It was also an interesting parable, I thought. When the trees were no longer profitable, which for some reason occurred as soon as it had born fruit once, the whole thing was simply cut down and discarded. When a worker wasn’t profitable, well, goodbye to you, son.
“I’m Not Traveling the World”
“I’m not the one traveling the world. No one is forcing anyone to do anything,” said my supervisor with that matter of fact voice of his. Don’t let the door hit you on the way out. Well, in reality, there was no door. Just wide open spaces for backpackers to stream in and out of, faceless, nameless, shaped like dollar signs.
After five minutes I had a throbbing blister on my hand the size of a ping pong ball and the guy with the diesel injector caught up with me for the first time.
After fifteen minutes, thanks to infinite employer patience, my supervisor approached on a quad bike. “Come with me,” he said, and I’m pretty sure that’s it. My banana farm career had lasted a whopping fifteen minutes and a throbbing blister. “Where are we going?” I cheerfully asked him. “Takin’ you humpin’.”
I was dropped off at a white 4×4 troopie, the same kind they have all over rural Oz, which a second supervisor helmed the wheels. The troopie has seen better days and it shakes and rattles as we sped through the banana fields.
Looking out the rooftop window, endless banana trees flickered past with increasing speed. We were six backpackers in the car and after a sudden stop we exploded out into the bananas to impress our employer as he shouted “faster, go faster”.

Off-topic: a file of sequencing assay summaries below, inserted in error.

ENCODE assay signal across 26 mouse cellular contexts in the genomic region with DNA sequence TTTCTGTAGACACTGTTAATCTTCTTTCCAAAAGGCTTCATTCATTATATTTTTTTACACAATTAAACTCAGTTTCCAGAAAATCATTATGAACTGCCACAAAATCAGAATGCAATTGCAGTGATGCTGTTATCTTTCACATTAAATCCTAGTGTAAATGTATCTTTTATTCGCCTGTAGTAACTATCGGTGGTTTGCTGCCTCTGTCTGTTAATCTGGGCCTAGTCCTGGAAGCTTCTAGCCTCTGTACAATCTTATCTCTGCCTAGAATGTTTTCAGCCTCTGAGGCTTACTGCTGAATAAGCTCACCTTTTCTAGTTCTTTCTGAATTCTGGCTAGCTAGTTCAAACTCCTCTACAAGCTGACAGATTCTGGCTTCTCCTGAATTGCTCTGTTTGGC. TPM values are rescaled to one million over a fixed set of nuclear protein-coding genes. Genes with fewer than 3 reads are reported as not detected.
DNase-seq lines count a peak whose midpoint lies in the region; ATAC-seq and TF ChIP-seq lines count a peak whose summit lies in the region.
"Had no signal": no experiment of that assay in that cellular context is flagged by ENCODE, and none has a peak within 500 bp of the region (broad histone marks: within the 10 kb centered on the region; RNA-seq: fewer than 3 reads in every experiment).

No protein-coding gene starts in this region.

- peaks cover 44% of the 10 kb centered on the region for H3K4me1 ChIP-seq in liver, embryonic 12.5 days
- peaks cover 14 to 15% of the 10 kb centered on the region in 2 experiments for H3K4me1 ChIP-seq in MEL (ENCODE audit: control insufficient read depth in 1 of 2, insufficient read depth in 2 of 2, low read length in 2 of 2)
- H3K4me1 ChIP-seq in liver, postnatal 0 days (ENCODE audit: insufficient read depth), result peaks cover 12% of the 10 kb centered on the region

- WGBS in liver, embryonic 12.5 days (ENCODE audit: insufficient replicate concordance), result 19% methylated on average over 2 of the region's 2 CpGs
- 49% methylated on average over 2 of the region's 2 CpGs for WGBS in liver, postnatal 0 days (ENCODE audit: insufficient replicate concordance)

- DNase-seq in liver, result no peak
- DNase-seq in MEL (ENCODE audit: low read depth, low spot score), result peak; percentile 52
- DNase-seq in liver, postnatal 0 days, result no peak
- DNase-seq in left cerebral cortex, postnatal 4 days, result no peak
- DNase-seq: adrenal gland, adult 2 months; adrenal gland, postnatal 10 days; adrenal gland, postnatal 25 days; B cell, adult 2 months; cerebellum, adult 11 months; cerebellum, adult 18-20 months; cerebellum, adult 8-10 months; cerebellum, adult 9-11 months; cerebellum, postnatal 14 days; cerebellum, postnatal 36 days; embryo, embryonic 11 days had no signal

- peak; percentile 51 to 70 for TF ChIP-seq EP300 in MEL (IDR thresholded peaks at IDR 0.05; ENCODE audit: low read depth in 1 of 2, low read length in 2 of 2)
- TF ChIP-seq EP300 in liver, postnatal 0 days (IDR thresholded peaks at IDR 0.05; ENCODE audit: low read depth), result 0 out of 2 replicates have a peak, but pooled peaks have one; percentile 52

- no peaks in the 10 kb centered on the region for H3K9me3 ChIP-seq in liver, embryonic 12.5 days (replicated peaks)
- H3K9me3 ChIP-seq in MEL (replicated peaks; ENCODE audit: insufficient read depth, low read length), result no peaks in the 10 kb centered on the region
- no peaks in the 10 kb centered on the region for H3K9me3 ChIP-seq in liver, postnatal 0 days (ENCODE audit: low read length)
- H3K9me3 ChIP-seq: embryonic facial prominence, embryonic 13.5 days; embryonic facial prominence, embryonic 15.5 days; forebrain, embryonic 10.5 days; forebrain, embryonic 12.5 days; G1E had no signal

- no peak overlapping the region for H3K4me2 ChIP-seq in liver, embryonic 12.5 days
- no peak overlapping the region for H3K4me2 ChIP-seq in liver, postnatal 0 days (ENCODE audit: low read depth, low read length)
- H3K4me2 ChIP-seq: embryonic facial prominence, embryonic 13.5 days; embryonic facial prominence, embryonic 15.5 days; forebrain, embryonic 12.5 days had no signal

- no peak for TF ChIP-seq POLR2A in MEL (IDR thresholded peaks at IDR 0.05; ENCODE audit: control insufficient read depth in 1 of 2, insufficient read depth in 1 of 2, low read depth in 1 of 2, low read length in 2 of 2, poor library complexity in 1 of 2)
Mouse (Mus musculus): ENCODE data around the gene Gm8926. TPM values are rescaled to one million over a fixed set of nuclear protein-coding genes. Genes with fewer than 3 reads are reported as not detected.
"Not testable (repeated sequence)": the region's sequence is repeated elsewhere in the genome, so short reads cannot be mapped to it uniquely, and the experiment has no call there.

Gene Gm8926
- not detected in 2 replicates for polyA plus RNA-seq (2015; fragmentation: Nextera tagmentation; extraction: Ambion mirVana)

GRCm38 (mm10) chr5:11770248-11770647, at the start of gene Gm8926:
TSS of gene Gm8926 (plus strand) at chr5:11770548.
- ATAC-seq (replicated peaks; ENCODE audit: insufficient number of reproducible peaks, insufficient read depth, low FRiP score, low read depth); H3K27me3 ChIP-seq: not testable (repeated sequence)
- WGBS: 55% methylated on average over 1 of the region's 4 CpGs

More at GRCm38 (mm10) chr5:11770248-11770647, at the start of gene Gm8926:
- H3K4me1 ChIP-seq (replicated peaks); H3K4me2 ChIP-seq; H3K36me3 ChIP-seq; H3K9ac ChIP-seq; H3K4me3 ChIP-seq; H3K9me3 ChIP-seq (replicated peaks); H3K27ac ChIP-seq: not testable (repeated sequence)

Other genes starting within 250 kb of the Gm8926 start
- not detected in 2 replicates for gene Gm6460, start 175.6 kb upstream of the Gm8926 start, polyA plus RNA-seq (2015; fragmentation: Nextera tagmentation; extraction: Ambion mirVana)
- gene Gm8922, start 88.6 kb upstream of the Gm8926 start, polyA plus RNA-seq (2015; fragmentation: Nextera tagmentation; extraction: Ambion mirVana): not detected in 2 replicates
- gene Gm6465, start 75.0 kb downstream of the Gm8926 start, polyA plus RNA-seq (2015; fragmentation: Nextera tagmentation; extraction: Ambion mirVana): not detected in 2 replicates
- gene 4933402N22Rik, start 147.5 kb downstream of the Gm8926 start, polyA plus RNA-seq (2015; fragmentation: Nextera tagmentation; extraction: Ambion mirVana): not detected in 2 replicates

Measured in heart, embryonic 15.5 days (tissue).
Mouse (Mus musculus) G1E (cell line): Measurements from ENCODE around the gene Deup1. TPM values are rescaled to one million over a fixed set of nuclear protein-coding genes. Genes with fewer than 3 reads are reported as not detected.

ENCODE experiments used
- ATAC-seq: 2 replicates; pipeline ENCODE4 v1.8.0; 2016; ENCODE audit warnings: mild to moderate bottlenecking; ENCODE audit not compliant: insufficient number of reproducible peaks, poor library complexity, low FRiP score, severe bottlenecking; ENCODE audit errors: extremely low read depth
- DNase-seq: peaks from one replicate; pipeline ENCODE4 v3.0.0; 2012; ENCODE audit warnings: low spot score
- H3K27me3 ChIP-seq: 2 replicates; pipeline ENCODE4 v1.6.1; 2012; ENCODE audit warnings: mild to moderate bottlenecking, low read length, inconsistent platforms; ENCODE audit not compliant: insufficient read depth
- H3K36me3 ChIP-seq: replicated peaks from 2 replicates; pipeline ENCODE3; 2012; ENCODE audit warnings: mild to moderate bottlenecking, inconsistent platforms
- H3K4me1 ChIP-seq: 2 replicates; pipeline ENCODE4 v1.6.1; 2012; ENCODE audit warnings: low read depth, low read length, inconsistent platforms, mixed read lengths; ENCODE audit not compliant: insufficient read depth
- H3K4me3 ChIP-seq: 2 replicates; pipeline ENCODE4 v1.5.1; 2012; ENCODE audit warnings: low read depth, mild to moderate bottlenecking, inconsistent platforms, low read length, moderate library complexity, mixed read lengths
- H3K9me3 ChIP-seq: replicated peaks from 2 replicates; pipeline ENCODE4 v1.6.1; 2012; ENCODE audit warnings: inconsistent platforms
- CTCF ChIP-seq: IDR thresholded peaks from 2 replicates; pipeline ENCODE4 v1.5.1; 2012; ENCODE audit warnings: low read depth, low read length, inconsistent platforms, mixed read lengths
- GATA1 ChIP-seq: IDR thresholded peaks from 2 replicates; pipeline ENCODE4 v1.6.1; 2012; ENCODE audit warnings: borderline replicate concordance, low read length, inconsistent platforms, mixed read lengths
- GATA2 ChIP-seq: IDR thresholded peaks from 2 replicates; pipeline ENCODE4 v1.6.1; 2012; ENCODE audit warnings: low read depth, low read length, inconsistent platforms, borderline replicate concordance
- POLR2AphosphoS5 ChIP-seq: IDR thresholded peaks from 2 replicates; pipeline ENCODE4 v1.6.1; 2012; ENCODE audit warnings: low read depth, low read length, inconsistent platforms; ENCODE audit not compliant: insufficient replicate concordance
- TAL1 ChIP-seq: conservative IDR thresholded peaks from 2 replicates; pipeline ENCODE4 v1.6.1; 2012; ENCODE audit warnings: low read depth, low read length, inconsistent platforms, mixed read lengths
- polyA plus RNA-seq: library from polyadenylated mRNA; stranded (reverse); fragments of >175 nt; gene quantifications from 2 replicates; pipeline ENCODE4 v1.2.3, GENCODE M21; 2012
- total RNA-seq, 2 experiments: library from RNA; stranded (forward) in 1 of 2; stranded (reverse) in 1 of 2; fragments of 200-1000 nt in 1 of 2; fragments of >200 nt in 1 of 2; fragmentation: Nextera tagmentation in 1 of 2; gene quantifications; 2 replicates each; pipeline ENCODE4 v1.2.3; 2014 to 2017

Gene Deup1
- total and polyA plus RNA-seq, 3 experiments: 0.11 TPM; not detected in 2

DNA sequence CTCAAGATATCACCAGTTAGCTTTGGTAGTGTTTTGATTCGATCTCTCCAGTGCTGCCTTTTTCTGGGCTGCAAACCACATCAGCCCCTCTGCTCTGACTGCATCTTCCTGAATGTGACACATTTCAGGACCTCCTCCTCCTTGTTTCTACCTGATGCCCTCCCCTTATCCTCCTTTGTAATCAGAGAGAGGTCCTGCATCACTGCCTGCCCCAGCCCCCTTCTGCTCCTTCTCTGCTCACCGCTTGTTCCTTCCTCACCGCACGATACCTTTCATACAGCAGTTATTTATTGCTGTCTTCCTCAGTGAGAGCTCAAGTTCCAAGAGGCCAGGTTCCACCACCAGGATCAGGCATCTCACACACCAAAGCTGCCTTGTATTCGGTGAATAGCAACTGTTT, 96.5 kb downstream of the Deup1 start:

Two of us were bearing arms — huge machete-like knives sharp enough to cut through the thick banana tree stems – as we rushed toward the waiting tractor and trailer parked parallel to the seemingly endless rows of trees. Two workers were needed by each tree; one to position himself beneath the banana bunch to catch it on his shoulders when the
other cut it from the tree. The huge machete-like knife pierced the warm, humid air. I could feel the stirred up sticky heat brush against my neck as the knife severed the fruit from its branch.
Every time this happened the weight made me lose my balance and I was forced to quickly regain it while the hard banana skin lodged into my sore shoulder, and I’ve already forgotten about how grateful I am that the knife once again had missed my head – we are talking centimeters from death.
I ran as fast as I can with a seventy-kilo banana bunch on my shoulder, to the trailer where I carefully placed it while my partner in banana crime cut down the tree and dragged it to the middle of the path. His is task was very hard work.
Even harder than mine. The Italian backpacker doing it was molded in muscles. When the bunch was secured on the trailer, again I ran as fast as I could under the scorching north Queensland sun.
My body was aching. The sun turned the field into a furnace. I was sweating profusely. My water bottle was still on the trailer that just left to drop off its payload.
I asked if anyone else has any but I was met by despondently shaking heads. No one had water. The furnace turns into hell and the supervisor appears, as he does from time to time, and yelled at us to “go faster, must go faster”.
I didn’t last very long at the banana farm. Hard work pays off, yes, and if you can cope you can bring in a lot of cash, but as soon as I had enough money to make it down the coast, I did.
Harvesting Potatoes at the Farm
Four months passed before I once again found myself in the clutches of farm work. This time it was all about potatoes.